Thomas Shepherd Hook, II

  • Birth 18 Sep 1923
  • Death 24 Feb 2005
  • Burial Unknown
  • Memorial ID 110628759

HOOK, Thomas S. On February 24, 2005, THOMAS S. HOOK, beloved father of the late Evan Shipley and Thomas Shepherd Hook III; he is also survived by his good friend Patience Fritz and her family. A Memorial Service will be celebrated in the University Baptist Church, 3501 N. Charles St., Baltimore, on Saturday, March 5 at 1 P.M. Interment private. In lieu of flowers, expressions of sympathy may be directed in Mr. Hook's name, to Washington & Lee University, Development Office-Memorial Gift, Lexington, VA 24405. Arrangements - Lemmon Funeral Home.

Baltimore Sun, March 2, 2005
***
Thomas Shepherd Hook, 81, aviation historian and author
Thomas Shepherd Hook, a nationally known aviation historian and author who chronicled in several books the Navy's ill-fated dirigible program of the 1920s and '30s, died of lung cancer Thursday at the Mays Chapel home of a friend. He was 81, and formerly a longtime Hampden resident.
Mr. Hook was born in Baltimore and raised in Ruxton. He became interested in aviation while attending Gunston School near Centreville in the early 1930s.
"At school, a number of our friends' dads were Navy pilots, including several who flew the biplanes that were aboard the lighter-than-air ships Macon and Shenandoah, and Tom was just fascinated with them," said J. Thomas Martin, a lifelong friend and retired marine manufacturers' representative.
"When we'd go back to Gunston for reunions, Tom would point to a field and say, 'I remember when a biplane landed there,' or a seaplane landed on the Corsica River," said Patience Fritz, with whom he had lived in Mays Chapel since last year.
There was excitement when one of the jumbo dirigibles such as the Los Angeles or Akron silently glided in the skies above the school.
"Sometimes we'd get the big airships to fly over the school, and everybody would run out and look at these things that were three or four times as big as blimps," Mr. Hook said in a 2002 City Paper profile.
After graduating from St. Paul's School, then located in Mount Washington, he enlisted in the Army Air Corps in 1941 but was ineligible to become a pilot because he was colorblind. He was assigned other duties in the Pacific and attained the rank of sergeant. He later earned a private pilot's license.
Mr. Hook earned his bachelor's degree from Washington and Lee University in 1949.
He worked as a public affairs officer for the Army's Chemical Research and Development Laboratories at Edgewood Arsenal and later at the Navy's Marine Engineering Laboratory in Annapolis.
He was manager of the Federal Aviation Administration's Public Inquiry Center in Washington from 1962 until retiring in 1985.
Forty years ago, Mr. Hook established Airsho Publishers in his Hampden home, where he had models of dirigibles and airplanes suspended from the ceiling on fishing line. That year he wrote and published his first book, Illustrated Flying Basics, an instructional manual and guide.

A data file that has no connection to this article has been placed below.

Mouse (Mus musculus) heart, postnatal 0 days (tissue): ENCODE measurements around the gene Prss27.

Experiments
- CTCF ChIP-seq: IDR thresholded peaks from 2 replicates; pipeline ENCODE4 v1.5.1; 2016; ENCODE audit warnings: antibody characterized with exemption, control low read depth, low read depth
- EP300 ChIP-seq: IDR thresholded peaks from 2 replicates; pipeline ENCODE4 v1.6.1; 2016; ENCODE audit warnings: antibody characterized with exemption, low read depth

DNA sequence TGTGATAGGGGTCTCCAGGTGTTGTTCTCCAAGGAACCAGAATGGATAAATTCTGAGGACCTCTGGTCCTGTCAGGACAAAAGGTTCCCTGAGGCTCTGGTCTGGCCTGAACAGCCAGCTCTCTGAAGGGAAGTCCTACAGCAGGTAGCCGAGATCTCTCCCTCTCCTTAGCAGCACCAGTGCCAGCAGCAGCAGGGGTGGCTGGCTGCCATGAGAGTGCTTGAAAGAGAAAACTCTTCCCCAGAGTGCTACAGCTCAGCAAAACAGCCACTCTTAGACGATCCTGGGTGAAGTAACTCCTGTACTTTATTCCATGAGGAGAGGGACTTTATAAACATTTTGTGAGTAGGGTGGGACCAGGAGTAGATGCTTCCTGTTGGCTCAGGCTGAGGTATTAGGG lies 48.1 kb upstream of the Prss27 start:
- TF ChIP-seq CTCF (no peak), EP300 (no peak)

The lure of the Navy's airship program, and the tragedy that seemingly stalked it, propelled Mr. Hook to research and write about the development and loss of the 680-foot Shenandoah, the first dirigible built in the United States. It was ripped apart by a thunderstorm over southeastern Ohio in 1925 in a crash that killed 14 of its 43 crew members.
Mr. Hook published Shenandoah Saga in 1973, and it was followed three years later by Sky Ship: The Akron Era. Sky Ship told the story of the Akron, which in 1933 plunged 1,000 feet during a violent storm into the Atlantic off Beach Haven, N.J. Only three survived among the ship's crew of 76.
Mr. Hook - who wrote under the name Thom Hook - published his last book, Flying Hookers for the Macon: The Last Great Rigid Airship Adventure, in 2001.
In 1935, while cruising over the Pacific during fleet maneuvers, the Macon was hit by a powerful gust of wind that snapped its vertical fin. For 33 minutes, while crew members attempted to stabilize the crippled ship, it slowly fell to the sea and sank. But 83 of the 85 crew members survived.
An indefatigable researcher, Mr. Hook combed the Smithsonian Institution and National Archives for information on the zeppelin era.
"His books are absolutely first-rate. He was able to combine detailed information about those who designed, built and flew the big rigids, along with extraordinary images," said Tom D. Crouch, a curator at the National Air and Space Museum in Washington. "And he was doing it at a time when the field of study of the rigids wasn't as large as it is today."
Mr. Hook's other interests including playing the trombone in the Boumi Temple and Tall Cedars of Lebanon bands and listening to Big Band music of the 1940s.
His marriage to the former Patricia Shipley ended in divorce.
Even though he was a communicant of St. David's Episcopal Church, at Mr. Hook's request a memorial service will be held at 1 p.m. Saturday at University Baptist Church, 3501 N. Charles St.
In addition to Mrs. Fritz, he is survived by nieces and nephews. He was predeceased by his two sons, Thomas S. Hook III and Evan S. Hook.

Sun staff writer William Patalon III contributed to this article.
***


See more Hook memorials in:

Advertisement

Advertisement

Advertisement

Advertisement

  • Created by: Debbie
  • Added: 16 May 2013
  • Find A Grave Memorial 110628759
  • Find A Grave, database and images (https://www.findagrave.com : accessed ), memorial page for Thomas Shepherd Hook, II (18 Sep 1923–24 Feb 2005), Find A Grave Memorial no. 110628759, ; Maintained by Debbie (contributor 47155825) Unknown.